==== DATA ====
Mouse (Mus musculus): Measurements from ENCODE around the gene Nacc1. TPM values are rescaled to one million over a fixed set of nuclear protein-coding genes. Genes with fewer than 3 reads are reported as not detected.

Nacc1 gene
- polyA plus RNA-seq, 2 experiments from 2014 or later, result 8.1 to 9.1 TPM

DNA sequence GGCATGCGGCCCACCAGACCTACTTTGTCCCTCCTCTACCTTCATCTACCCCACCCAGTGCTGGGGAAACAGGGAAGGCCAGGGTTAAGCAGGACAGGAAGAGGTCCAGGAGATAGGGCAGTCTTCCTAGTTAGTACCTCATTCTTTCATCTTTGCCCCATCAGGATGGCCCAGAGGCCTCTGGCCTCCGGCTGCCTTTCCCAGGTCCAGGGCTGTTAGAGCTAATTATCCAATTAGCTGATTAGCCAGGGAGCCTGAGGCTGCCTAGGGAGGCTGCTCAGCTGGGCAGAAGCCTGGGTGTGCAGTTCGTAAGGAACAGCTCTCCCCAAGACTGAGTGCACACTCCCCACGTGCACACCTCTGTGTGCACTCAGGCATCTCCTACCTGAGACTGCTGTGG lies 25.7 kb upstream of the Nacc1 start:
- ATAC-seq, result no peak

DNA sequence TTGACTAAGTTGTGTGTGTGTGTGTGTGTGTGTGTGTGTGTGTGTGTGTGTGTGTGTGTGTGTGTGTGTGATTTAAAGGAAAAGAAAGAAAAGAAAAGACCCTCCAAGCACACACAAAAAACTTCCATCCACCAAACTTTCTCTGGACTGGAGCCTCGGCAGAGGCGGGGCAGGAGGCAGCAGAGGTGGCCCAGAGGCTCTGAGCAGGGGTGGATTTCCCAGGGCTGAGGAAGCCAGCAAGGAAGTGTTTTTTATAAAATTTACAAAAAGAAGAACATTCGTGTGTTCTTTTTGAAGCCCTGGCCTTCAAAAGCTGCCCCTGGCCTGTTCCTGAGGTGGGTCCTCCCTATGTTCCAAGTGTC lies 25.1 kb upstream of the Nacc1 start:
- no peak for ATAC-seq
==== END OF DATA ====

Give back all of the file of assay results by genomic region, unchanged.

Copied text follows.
Mouse (Mus musculus): Measurements from ENCODE around the gene Nacc1. TPM values are rescaled to one million over a fixed set of nuclear protein-coding genes. Genes with fewer than 3 reads are reported as not detected.

Nacc1 gene
- polyA plus RNA-seq, 2 experiments from 2014 or later, result 8.1 to 9.1 TPM

DNA sequence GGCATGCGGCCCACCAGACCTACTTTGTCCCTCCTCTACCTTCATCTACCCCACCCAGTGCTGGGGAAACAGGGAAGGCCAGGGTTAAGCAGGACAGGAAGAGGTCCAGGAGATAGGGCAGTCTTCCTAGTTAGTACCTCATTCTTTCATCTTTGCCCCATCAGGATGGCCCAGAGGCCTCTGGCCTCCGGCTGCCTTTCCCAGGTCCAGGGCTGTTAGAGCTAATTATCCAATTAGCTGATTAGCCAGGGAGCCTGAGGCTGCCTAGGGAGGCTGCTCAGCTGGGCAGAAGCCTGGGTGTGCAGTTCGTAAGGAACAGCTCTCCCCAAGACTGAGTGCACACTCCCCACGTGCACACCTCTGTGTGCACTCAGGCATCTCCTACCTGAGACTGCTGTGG lies 25.7 kb upstream of the Nacc1 start:
- ATAC-seq, result no peak

DNA sequence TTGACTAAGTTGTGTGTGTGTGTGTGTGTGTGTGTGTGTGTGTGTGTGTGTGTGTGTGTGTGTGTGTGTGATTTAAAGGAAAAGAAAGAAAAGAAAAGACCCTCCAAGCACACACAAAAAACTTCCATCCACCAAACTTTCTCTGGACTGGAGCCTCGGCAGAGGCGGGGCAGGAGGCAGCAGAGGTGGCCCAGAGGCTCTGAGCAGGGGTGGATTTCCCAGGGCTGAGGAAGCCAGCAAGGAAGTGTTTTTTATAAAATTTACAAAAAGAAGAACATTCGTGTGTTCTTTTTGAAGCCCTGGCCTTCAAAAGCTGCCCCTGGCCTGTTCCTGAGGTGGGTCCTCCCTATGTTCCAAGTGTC lies 25.1 kb upstream of the Nacc1 start:
- no peak for ATAC-seq